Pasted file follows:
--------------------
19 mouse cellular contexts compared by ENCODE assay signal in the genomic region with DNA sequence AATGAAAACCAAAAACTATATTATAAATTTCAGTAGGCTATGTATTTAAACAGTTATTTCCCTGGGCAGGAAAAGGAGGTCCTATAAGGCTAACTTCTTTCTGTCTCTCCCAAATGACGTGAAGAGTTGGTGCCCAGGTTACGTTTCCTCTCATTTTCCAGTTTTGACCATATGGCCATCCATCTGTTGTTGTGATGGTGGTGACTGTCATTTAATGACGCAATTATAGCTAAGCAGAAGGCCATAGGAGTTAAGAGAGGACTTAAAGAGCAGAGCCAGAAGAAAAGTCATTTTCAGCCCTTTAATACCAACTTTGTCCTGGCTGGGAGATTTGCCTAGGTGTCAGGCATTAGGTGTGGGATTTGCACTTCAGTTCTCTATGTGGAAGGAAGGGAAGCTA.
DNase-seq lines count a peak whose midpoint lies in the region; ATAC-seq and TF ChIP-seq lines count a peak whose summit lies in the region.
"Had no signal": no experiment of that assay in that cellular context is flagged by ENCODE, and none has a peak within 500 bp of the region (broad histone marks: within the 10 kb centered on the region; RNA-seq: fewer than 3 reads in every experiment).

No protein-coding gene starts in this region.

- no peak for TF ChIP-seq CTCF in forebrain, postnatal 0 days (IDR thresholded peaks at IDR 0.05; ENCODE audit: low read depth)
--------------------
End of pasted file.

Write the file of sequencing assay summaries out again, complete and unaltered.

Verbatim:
19 mouse cellular contexts compared by ENCODE assay signal in the genomic region with DNA sequence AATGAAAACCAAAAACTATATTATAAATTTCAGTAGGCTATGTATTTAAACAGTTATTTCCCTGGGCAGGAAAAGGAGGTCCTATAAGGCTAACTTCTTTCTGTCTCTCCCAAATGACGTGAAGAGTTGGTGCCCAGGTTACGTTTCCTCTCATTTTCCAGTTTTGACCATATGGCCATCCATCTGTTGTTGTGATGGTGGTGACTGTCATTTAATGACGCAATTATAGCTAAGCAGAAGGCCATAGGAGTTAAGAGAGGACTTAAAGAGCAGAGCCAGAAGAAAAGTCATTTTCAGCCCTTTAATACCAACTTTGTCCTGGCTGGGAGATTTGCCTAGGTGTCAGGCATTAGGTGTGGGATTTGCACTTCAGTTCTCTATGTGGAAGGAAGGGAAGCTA.
DNase-seq lines count a peak whose midpoint lies in the region; ATAC-seq and TF ChIP-seq lines count a peak whose summit lies in the region.
"Had no signal": no experiment of that assay in that cellular context is flagged by ENCODE, and none has a peak within 500 bp of the region (broad histone marks: within the 10 kb centered on the region; RNA-seq: fewer than 3 reads in every experiment).

No protein-coding gene starts in this region.

- no peak for TF ChIP-seq CTCF in forebrain, postnatal 0 days (IDR thresholded peaks at IDR 0.05; ENCODE audit: low read depth)